“Real live, n*ggas don’t be hip. I be guh,” laments D.C. Native Jaron Coleman,

Brooklyn Native Tyrod Forrester laughingly adds, “up top it be same s**t
type s**t, you heard….facts.”

That should soon change.

The two Howard University Computer Science majors
recently created the “Type Sh#t” app,
a phone and tablet application that translates the slang heavy and
oft cryptic language of Black vernacular into mainstream, more widely
understandable text.

Coleman says an incident at his former Wendy’s job made him desire to create the app.

“My manager hit me like, ‘I need you to be on time unlike your friend Darrell.’ He had just got fired for loafin’,”  Coleman recalls. “Whole time she took my text that said ‘i’m gon 2’ for ‘I’m gone too,’ like ‘I quit.’”

                              An example of the App at work

After the discrepancy cost Coleman his job, he wished there was a way he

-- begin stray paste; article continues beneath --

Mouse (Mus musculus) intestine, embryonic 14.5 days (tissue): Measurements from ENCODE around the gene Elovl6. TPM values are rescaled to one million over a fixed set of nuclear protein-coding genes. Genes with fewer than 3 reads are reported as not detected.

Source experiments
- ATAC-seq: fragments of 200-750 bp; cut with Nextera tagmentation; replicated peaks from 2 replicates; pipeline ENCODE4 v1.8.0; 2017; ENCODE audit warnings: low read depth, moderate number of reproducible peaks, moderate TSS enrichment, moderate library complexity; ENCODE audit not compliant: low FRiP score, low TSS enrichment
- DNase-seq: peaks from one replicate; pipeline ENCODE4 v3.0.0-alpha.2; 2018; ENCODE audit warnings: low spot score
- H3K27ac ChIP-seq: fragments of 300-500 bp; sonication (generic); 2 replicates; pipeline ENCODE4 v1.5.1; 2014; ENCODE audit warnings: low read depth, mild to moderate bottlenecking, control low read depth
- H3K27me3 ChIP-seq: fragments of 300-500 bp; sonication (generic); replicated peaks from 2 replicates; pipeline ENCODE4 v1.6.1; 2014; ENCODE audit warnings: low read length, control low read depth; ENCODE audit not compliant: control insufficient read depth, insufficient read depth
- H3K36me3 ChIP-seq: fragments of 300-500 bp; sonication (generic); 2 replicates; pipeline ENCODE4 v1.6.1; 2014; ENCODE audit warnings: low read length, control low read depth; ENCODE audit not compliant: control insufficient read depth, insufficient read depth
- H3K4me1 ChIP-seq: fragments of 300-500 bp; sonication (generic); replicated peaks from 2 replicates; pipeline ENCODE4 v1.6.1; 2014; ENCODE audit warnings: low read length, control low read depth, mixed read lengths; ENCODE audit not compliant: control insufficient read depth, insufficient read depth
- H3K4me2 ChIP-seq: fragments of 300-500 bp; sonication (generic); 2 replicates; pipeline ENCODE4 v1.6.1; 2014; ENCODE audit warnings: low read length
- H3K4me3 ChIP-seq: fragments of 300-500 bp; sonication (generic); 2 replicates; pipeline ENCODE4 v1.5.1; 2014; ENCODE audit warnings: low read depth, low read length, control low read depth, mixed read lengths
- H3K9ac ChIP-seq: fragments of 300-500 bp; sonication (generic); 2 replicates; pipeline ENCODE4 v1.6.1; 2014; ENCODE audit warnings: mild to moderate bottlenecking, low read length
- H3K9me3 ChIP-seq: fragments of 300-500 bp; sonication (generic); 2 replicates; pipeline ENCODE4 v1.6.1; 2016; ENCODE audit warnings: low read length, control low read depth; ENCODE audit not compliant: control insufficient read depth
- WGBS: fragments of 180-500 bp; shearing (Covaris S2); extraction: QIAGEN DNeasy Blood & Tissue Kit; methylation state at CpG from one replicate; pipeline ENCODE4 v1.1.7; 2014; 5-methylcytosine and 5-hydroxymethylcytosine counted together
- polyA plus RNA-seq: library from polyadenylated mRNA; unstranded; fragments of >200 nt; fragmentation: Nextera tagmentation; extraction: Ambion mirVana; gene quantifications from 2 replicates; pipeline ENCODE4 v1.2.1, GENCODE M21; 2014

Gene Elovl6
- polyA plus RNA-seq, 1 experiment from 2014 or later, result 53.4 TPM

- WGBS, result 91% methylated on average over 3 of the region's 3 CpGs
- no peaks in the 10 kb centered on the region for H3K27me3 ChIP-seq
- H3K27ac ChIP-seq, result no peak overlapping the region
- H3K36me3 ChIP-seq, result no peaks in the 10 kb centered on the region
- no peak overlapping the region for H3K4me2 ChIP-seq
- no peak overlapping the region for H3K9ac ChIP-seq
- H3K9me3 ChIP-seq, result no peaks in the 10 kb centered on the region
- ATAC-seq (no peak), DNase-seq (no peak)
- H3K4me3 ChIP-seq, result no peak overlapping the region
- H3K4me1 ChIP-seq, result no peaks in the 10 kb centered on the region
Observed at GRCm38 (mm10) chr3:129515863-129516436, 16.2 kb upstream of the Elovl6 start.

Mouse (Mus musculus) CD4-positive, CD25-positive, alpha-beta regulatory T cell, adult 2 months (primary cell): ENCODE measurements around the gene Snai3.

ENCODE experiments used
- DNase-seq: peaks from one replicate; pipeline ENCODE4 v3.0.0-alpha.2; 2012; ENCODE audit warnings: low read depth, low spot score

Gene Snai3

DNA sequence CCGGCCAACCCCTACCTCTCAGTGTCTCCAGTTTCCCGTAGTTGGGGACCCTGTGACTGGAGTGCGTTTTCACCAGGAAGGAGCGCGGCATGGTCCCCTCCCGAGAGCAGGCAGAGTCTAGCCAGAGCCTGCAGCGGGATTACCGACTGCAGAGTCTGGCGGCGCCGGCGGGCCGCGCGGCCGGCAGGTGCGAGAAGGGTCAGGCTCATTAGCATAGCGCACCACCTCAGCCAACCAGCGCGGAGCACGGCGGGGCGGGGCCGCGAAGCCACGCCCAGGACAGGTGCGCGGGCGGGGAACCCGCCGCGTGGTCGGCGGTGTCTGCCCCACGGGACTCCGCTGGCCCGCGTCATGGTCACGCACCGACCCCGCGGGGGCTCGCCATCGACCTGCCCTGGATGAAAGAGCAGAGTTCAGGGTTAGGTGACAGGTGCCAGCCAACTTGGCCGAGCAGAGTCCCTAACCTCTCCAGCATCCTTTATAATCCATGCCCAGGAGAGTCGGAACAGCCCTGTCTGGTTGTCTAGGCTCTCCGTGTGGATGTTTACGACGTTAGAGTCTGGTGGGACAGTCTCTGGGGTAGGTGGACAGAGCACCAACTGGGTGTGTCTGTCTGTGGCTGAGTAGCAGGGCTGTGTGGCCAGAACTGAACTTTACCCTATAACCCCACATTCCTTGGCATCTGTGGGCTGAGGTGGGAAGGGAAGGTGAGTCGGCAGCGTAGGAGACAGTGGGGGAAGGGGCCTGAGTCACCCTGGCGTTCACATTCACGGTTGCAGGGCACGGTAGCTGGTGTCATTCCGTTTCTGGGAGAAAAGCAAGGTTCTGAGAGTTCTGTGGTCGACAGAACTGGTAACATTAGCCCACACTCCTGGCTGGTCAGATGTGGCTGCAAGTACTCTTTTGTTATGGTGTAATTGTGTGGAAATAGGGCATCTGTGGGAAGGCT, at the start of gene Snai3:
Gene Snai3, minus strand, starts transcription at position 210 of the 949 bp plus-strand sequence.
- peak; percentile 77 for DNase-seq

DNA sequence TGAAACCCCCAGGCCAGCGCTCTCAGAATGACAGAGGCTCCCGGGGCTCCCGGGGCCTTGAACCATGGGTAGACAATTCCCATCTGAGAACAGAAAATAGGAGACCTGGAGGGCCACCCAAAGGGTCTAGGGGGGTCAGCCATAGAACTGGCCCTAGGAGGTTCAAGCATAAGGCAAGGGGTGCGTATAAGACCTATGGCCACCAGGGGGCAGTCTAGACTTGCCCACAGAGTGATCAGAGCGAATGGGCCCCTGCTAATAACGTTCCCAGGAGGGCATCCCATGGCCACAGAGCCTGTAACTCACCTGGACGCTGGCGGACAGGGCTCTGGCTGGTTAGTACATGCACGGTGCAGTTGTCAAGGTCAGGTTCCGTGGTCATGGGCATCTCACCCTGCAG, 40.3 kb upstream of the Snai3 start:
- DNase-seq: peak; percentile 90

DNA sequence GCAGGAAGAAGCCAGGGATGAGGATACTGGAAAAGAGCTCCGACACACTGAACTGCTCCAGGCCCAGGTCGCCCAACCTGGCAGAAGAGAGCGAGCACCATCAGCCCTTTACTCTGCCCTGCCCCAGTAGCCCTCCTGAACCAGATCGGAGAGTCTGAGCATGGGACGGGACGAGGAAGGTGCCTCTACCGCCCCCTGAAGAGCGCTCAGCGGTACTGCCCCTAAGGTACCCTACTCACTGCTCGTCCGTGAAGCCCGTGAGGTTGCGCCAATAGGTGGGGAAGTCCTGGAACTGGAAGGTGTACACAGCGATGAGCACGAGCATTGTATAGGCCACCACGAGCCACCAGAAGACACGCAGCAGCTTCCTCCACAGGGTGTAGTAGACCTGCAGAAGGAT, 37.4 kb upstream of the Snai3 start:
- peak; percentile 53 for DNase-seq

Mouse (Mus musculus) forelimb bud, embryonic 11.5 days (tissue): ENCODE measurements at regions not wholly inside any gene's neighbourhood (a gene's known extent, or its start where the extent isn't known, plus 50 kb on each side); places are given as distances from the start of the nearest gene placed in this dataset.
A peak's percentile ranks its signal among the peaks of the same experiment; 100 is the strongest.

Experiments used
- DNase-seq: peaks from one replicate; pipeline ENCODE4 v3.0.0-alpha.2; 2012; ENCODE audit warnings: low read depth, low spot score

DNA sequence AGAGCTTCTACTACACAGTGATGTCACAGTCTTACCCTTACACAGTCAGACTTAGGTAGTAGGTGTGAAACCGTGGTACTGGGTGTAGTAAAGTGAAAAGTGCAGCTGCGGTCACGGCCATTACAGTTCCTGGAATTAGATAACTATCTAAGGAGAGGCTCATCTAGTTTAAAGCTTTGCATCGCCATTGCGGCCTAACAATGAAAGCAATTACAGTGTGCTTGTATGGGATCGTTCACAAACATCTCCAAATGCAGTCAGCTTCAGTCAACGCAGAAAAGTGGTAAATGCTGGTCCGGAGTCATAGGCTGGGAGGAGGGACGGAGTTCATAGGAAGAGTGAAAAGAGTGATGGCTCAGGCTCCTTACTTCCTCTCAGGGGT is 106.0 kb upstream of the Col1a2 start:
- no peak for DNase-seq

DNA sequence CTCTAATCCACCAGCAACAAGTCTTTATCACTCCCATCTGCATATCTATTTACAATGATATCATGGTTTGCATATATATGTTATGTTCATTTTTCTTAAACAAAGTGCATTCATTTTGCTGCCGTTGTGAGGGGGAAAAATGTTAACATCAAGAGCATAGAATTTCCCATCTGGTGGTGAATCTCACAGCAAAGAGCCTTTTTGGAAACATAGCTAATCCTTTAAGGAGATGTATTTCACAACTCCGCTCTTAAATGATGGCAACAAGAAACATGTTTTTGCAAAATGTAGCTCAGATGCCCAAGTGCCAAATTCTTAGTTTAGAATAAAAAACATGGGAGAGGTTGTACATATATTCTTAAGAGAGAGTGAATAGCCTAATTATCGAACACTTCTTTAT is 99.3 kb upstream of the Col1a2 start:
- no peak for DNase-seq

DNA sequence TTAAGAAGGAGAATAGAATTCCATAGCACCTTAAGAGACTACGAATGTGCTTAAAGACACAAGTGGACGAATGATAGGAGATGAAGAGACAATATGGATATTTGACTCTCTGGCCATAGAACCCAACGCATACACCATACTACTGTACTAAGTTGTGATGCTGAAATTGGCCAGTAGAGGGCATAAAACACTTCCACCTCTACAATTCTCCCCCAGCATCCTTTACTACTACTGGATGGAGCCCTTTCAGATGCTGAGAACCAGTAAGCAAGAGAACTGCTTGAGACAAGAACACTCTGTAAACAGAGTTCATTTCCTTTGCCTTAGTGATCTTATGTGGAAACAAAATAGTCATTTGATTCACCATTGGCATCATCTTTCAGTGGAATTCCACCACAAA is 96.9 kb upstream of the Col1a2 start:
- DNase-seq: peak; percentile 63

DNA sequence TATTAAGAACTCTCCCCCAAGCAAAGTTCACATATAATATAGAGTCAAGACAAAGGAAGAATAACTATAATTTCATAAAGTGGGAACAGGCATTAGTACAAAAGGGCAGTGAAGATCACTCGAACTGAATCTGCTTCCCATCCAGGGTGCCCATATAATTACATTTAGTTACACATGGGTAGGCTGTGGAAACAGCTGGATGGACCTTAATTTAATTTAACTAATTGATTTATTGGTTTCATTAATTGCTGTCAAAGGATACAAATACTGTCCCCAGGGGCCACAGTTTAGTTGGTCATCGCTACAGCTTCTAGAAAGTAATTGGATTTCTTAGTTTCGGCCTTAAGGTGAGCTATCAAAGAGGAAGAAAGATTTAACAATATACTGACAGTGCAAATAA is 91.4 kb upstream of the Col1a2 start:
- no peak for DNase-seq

could more easily communicate without “code switchin’ type s**t.” After discussing his issue with Forrester, they resolved that it wasn’t up to them to conform their language to the
constraints of Academia. The friends of three years agreed that their
resolution was “n*ggas was gon’ have to catch up to us type s**t,”
as Forrester says.

The two then put their knowledge to use and began development on the App.

The Type Sh#t app reads a text (that a user has to manually select), then uses a regionally programmed algorithm to decipher a translated version for the unfamiliar. One glitch in the App hurts people who take slang from different regions that hasn’t yet become widely known.

“The other day my bro Will text me and said ‘bob dead a goofy like s**t.’“ Forrester recalls. “The App crashed. We gotta get better at mix and match type s**t.”

Aside from patching the existing version of Type Sh#t, the two are working with English
majors to develop a Microsoft Word extension for n*ggas who “dead
ass don’t feel like sicin’ s**t up on some Einstein type s**t.”